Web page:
Is Our Marriage 'Registered'?

Your exchange of marriage vows before two witnesses is what creates your legal marriage.  The paperwork is generally completed and lodged by your celebrant with the state authority within the prescribed period, and all is well! Brides who wish to change their surname on their drivers licence and/or passport are required to produce the registered 'full' marriage certificate as proof of their name change. This document is obtained by applying to the Registrar of Marriages in the state in which you were married.

No matter where you reside, you can generally make this application online with little if any pain. 

If couples feel they have no need to obtain this 'registered' marriage certificate, they can avoid paying the prescribed fee involved. However I suggest that all marrying couples part with the small sum involved and make application for a copy of their registered marriage certificate...why do I recommend this?  (Do I get a 'kickback' way!)

I have received emails or phone calls from distressed couples (not many, but enough) to say they applied for this document, only to be told that it was never lodged, and there is NO record of their marriage.  On all three occasions that come to mind, the paperwork was delivered to the Registrar of Marriages within 48 hours of the marriage (well within the 14 days prescribed in the Marriage Act 1961).  An error within the government office has, in each instance, resulted in a 'mis-filing' or omission of some description, the end result of which is that the marriage was never 'entered', 'processed' or given a registration number.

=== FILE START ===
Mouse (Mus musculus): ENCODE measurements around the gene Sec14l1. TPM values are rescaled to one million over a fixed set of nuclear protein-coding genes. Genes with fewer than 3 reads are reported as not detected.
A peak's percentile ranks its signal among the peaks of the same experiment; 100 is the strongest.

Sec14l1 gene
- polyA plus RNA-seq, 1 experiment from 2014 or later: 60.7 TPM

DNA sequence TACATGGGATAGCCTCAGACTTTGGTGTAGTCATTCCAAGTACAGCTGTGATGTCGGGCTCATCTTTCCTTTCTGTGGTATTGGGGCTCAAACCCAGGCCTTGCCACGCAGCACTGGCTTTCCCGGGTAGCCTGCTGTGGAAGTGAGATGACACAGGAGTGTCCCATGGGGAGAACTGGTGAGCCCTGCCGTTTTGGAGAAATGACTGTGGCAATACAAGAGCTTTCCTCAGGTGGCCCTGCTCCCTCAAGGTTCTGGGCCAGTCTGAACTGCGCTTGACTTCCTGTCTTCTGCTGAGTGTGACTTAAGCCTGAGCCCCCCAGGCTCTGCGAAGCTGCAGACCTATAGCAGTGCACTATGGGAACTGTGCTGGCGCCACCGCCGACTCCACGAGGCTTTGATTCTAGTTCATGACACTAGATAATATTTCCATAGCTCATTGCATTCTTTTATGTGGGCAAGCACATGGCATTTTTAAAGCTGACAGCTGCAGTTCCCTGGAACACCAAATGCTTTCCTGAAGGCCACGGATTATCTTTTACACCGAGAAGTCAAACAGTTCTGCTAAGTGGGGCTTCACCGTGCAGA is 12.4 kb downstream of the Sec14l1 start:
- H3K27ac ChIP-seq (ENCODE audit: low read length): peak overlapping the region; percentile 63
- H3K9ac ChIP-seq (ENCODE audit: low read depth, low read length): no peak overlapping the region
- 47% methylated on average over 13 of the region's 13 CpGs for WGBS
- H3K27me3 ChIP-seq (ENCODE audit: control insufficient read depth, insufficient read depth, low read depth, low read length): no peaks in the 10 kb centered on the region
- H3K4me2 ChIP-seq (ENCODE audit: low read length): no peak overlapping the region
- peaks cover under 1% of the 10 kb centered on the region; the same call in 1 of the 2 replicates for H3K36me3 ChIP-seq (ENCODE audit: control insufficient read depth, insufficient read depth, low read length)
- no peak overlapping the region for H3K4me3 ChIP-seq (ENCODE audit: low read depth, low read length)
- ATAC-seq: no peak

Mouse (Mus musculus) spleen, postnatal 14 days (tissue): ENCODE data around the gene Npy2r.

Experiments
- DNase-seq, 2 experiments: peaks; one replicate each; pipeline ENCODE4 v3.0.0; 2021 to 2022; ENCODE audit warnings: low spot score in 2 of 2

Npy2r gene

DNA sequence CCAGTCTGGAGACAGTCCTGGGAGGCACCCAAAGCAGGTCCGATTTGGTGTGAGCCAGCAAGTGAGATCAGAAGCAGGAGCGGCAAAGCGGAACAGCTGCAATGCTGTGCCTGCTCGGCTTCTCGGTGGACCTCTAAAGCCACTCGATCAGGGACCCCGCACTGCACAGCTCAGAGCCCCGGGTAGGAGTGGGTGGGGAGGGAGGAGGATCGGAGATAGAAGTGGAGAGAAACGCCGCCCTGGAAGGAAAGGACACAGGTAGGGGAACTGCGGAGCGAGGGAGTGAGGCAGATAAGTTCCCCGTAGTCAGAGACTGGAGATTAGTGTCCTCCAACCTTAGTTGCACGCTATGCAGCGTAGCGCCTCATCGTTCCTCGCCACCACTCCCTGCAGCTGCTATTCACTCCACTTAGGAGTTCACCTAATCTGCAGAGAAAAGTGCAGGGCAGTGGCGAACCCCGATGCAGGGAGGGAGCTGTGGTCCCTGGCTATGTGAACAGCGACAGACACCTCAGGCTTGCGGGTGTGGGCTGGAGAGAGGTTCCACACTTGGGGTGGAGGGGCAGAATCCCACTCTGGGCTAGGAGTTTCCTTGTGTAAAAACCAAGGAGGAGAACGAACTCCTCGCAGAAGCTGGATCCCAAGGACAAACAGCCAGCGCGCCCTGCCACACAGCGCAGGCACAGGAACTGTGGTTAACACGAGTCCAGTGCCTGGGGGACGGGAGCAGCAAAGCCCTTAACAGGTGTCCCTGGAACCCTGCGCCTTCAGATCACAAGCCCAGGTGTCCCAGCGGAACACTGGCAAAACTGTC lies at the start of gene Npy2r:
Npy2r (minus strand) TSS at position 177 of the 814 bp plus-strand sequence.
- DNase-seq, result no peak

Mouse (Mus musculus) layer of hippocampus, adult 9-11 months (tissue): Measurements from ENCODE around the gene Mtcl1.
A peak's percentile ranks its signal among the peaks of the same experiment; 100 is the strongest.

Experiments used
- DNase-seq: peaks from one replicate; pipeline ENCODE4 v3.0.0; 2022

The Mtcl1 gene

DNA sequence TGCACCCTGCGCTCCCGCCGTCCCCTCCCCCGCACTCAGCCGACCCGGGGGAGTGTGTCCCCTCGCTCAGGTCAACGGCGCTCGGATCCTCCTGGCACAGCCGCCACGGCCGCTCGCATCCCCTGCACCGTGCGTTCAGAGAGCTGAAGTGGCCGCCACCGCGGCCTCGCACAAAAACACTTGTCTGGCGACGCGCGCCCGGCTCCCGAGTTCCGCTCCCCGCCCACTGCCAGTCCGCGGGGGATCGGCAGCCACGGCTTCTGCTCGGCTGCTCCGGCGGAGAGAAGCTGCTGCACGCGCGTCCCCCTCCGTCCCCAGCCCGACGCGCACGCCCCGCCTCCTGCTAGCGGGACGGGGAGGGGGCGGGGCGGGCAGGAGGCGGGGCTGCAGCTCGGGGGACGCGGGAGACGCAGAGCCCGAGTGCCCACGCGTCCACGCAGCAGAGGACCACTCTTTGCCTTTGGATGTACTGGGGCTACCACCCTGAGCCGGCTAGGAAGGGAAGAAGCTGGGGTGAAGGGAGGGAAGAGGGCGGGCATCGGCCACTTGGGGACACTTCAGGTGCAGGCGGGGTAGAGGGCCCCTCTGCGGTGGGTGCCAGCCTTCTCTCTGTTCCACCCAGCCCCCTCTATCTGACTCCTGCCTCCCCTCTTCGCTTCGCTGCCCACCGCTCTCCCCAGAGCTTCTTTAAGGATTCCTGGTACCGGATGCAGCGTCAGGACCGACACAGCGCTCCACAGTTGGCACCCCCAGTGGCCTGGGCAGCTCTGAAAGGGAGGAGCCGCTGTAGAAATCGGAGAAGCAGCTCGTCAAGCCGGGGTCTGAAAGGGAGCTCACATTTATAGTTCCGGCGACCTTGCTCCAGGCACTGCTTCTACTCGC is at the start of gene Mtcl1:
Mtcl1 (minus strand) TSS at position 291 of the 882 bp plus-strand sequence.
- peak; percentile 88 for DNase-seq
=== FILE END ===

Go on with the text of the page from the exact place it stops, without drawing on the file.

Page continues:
This is not a scare tactic or an exercise in 'finger pointing' or 'naming and shaming';  let's face it, mistakes do occur, in all facets of life.   (Three such incidents in almost twenty years is not a major system failure by any standard.)  The ONLY way you can be certain that your marriage has been registered is to make an application for a registered copy of your Marriage Certificate. 

It is my practice to hand deliver the paperwork to the Registrar of Marriages within two business days as I prefer not to assume that even the postal system is without glitches. For some of my colleagues this is not practical, and there is a need to trust the mail.  Some forward thinking states have 'online' lodgement for celebrants, and I live for that day to arrive in Tasmania.

In the meantime, my method of hand delivery at least gives me the peace of mind that I have duly completed my duty to each couple, and their marriage has the best chance of being registered accurately and in a timely manner.